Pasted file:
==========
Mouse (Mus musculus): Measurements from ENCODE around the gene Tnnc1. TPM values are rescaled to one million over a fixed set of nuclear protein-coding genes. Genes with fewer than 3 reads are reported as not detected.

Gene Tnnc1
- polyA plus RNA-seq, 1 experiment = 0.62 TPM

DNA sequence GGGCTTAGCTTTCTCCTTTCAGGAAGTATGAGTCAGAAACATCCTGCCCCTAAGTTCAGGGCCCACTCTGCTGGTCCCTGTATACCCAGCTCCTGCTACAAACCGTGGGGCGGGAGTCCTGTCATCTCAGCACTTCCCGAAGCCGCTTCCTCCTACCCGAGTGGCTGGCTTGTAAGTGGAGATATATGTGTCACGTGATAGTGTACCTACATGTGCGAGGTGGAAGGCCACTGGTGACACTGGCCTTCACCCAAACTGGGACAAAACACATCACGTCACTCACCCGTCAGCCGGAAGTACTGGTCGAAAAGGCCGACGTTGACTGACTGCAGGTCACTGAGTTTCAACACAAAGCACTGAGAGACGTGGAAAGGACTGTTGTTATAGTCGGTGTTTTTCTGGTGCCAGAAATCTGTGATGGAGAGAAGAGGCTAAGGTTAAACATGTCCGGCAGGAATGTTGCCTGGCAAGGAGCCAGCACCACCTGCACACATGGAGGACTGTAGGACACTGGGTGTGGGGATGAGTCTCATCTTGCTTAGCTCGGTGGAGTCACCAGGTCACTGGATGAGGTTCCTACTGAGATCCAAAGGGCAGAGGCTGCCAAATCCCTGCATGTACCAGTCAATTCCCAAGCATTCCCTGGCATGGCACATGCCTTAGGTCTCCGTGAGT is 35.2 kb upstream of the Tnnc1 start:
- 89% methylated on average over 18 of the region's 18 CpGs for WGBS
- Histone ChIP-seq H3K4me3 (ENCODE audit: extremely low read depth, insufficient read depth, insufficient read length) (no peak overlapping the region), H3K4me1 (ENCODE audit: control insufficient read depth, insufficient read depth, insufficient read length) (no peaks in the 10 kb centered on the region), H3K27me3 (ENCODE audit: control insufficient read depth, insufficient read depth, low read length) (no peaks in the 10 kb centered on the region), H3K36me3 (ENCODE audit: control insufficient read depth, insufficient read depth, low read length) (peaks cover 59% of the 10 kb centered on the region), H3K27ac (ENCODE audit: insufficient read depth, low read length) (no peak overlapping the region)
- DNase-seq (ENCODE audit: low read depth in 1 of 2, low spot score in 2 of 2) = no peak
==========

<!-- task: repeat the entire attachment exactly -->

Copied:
Mouse (Mus musculus): Measurements from ENCODE around the gene Tnnc1. TPM values are rescaled to one million over a fixed set of nuclear protein-coding genes. Genes with fewer than 3 reads are reported as not detected.

Gene Tnnc1
- polyA plus RNA-seq, 1 experiment = 0.62 TPM

DNA sequence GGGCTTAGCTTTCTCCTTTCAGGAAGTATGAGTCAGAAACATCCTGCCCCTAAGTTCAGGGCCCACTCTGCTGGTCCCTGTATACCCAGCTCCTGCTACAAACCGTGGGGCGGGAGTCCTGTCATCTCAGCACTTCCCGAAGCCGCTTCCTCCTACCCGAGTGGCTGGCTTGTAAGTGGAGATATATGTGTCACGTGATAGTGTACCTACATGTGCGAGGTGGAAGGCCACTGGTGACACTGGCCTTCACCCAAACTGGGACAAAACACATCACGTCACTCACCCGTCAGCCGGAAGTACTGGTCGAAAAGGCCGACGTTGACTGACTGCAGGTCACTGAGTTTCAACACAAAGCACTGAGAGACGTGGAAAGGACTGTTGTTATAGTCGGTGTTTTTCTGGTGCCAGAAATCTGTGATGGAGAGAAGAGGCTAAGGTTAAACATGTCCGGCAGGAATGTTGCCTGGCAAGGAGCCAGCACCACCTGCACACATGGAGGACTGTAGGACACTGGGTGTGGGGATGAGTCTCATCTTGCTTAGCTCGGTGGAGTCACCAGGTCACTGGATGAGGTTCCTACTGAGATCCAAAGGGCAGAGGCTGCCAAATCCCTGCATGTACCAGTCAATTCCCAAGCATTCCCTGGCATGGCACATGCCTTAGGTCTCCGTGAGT is 35.2 kb upstream of the Tnnc1 start:
- 89% methylated on average over 18 of the region's 18 CpGs for WGBS
- Histone ChIP-seq H3K4me3 (ENCODE audit: extremely low read depth, insufficient read depth, insufficient read length) (no peak overlapping the region), H3K4me1 (ENCODE audit: control insufficient read depth, insufficient read depth, insufficient read length) (no peaks in the 10 kb centered on the region), H3K27me3 (ENCODE audit: control insufficient read depth, insufficient read depth, low read length) (no peaks in the 10 kb centered on the region), H3K36me3 (ENCODE audit: control insufficient read depth, insufficient read depth, low read length) (peaks cover 59% of the 10 kb centered on the region), H3K27ac (ENCODE audit: insufficient read depth, low read length) (no peak overlapping the region)
- DNase-seq (ENCODE audit: low read depth in 1 of 2, low spot score in 2 of 2) = no peak